Startups fail, but in this case failure is not the end
A short story of entrepreneurial setbacks and the role of technical assistance
This is the second part of our interview with the founders of Brimore (‘Bring More’), an Egyptian retail company. From March 2017 until March 2018, Brimore participated in the Strategic Advisory Service (SAS) that iBAN developed and conducted in cooperation with Global CAD.
As you might have read in part 1 of the interview, Brimore does not only contribute to the economic empowerment of women but also provides improved market access to local and BoP manufacturers. In the second part of the interview, their founders Ahmed Elsheikha and Mohamed Abdulaziz, talk about setbacks they have encountered and how they benefitted from the Strategic Advisory Service by iBAN and Global CAD.
1. You already told us how you have built your distribution network and why it is important to empower women economically. What happened after you launched the business?
Three months after we launched the business, our investors did not think that this was the right way to build a massive infrastructure. Their point of view was that we needed to make fast profits and fast cash. They didn’t believe in the business model and withdrew their investment. We lost our entire financial backup and we had zero cash. That happened last July. It took us three months to absorb the hit. Then we collected some money from our personal finances and the surrounding circles and relaunched the business in November of 2017.
For our amazement, the loyalty of the women from our sales network was much bigger than expected. When we told them that we are starting again, they were so enthusiastic that they started sales immediately in the surrounding areas. Today, we have a growth rate of 35-50 percent per month.
2. Retrospectively, what were critical factors that led to Brimore’s renewed success?
I think one of the main success factors is to test assumptions on a small scale and to be sure that they will work. The investment game only starts after that. Many people start a business searching for money. They think that money is the first thing that they need, but when they get the money, they often do not know what to do with it. Then problems start to appear on the surface.
When we attracted the first investment, we did so on all levels. We had a business plan but neither a prototype nor proved assumptions. By now, we have tested many assumptions. We also know exactly what we would do if we would have 1 million dollars. We are now at the point where we are stuck in our operating capital and cash flow and where we need investments. We make a prototype on a very small scale and in parallel, we work to attract investors in order to cover the whole reach.
3. What advice would give to other entrepreneurs?
Always create a prototype and find out what could go wrong before you start searching for money.
4. How do measure the impact that you have on people at the BoP?
We are currently developing an impact assessment model. The model defines our theory of change, our stakeholders, desired income per stakeholder, output and outcomes with key performance indicators (KPIs). Regarding our sales women, we want to measure how their work affects their wellbeing, their children, and their impact in society. We measure their business growth, their team growth, their retention rate for trainings, their leadership development, and in their career path choices, which they make along the way.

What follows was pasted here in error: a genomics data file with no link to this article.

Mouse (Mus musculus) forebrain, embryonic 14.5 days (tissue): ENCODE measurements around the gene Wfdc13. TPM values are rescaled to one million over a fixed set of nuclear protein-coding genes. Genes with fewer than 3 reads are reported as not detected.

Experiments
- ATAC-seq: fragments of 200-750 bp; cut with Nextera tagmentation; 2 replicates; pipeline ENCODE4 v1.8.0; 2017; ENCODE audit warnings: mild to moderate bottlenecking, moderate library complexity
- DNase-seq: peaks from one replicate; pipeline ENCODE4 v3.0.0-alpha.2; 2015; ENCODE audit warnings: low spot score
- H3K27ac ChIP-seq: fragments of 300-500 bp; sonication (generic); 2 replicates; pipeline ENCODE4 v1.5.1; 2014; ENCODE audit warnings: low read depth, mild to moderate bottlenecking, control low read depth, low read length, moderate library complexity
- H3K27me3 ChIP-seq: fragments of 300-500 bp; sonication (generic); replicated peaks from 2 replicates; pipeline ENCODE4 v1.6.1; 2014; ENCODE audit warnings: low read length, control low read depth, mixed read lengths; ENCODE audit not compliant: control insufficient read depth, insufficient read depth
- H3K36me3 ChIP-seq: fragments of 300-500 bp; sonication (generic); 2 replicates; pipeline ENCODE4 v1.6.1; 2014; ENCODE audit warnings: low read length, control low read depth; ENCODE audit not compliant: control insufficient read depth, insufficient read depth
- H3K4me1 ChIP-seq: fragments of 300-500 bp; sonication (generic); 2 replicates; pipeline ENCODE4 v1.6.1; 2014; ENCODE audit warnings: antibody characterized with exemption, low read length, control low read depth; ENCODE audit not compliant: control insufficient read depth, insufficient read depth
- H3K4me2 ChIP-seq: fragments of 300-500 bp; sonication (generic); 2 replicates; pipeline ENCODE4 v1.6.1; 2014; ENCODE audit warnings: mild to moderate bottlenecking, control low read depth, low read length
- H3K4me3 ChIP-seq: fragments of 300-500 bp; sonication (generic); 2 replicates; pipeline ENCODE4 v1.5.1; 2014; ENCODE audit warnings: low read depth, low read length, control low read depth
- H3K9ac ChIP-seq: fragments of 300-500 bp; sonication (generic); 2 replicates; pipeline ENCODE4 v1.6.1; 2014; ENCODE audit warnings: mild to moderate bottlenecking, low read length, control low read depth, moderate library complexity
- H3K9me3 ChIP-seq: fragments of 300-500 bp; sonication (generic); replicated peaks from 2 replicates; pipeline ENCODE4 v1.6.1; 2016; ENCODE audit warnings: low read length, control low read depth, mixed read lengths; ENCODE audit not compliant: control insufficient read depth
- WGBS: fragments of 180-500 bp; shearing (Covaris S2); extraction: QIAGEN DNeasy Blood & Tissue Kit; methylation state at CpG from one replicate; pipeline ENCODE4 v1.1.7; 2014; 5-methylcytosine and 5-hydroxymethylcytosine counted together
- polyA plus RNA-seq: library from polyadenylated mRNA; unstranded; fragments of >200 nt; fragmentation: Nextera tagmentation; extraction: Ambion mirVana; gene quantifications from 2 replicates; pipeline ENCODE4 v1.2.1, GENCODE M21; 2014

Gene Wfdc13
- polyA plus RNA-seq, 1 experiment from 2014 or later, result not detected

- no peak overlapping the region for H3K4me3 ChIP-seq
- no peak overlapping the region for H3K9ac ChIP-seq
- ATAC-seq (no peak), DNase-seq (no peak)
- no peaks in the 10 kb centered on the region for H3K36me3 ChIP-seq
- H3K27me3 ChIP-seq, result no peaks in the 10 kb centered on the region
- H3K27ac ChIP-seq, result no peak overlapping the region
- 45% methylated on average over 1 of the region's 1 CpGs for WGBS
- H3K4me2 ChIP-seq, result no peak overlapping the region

As mentioned before, we are always trying and testing assumptions. We want to test if micro loans will increase the size of the women’s businesses, through facilitating cash cycles or through supporting them create physical stores. We started working with “Tanmeya” the biggest micro lender in Egypt, and we are piloting the model in two cities. Furthermore, we want to test, if online trainings will give women an edge to develop further skills they need in life and adopt a lifelong learning attitude. Therefore, we are following up on the training modules until the end of the year. Currently, we collect as much data as we can. Then we make assumptions and validate them as fast as possible. Once our impact model and action plan is developed, we believe that the process of measuring impact will be more institutional and quantified.
5. Why did you apply for iBAN’s Strategic Advisory Service (SAS)?
We believe in the social impact of what we are doing. We saw it with our own eyes: When you give women the opportunity to have an independent source of income, their lives and the impact in the surrounding area changes dramatically. Furthermore, we saw that many manufacturers in Egypt focus on costs elements only. They disregard quality and good products for the sake of costs. With Brimore, we can deliver high quality products in a way that they are also accessible for low-income segments of the population.
Because of this huge social responsibility, we applied for the SAS because. We did not want to be haphazard. We wanted to design our business model thoroughly to maximise the impact for people at the BoP.
6. How did your company benefit from the SAS?
The questions that we were asked during the process opened many thought processes. They helped us to think further about our assumptions and about what we really needed. We have received a report that gave us at least some tangible steps to work on. If I have a new hire and I assign him to a task, I can give the person the report. Then, they have at least something that they can start with. The most interesting recommendation that we received was how to create and sustain partnerships on different levels. We also received a map that was drawn from the report and that was helpful to organise our thoughts and to put everything into a framework.
Don’t miss the first part of the interview: Brimore’s founders explain how they built their business and how they create impact on women and local manufacturers.